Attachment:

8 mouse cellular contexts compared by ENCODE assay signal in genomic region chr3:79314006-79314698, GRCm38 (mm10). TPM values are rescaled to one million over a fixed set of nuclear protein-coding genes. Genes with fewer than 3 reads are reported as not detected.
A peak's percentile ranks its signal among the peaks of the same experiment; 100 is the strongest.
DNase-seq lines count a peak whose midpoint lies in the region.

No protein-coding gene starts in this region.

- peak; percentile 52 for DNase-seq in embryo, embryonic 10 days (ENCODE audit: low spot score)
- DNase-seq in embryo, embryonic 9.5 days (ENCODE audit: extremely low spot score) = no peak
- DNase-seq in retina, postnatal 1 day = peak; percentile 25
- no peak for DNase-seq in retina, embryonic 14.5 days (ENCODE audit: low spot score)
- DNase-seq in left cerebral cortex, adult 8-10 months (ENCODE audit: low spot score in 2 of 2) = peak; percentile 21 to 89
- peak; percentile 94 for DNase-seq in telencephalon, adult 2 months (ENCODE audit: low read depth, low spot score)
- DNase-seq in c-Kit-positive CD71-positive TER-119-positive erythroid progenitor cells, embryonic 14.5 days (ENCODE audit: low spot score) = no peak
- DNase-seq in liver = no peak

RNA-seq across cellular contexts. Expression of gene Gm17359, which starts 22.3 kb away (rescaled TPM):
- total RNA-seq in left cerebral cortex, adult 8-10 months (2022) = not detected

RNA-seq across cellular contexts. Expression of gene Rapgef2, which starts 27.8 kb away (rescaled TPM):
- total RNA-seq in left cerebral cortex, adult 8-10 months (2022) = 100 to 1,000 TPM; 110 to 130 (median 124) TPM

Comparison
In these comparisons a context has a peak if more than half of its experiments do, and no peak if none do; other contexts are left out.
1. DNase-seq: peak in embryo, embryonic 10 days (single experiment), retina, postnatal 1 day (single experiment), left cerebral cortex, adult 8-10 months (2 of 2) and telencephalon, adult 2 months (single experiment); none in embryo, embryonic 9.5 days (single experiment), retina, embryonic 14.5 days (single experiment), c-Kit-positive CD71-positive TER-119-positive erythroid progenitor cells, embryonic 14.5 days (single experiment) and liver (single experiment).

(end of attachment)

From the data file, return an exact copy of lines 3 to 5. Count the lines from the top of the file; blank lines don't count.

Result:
DNase-seq lines count a peak whose midpoint lies in the region.

No protein-coding gene starts in this region.

- peak; percentile 52 for DNase-seq in embryo, embryonic 10 days (ENCODE audit: low spot score)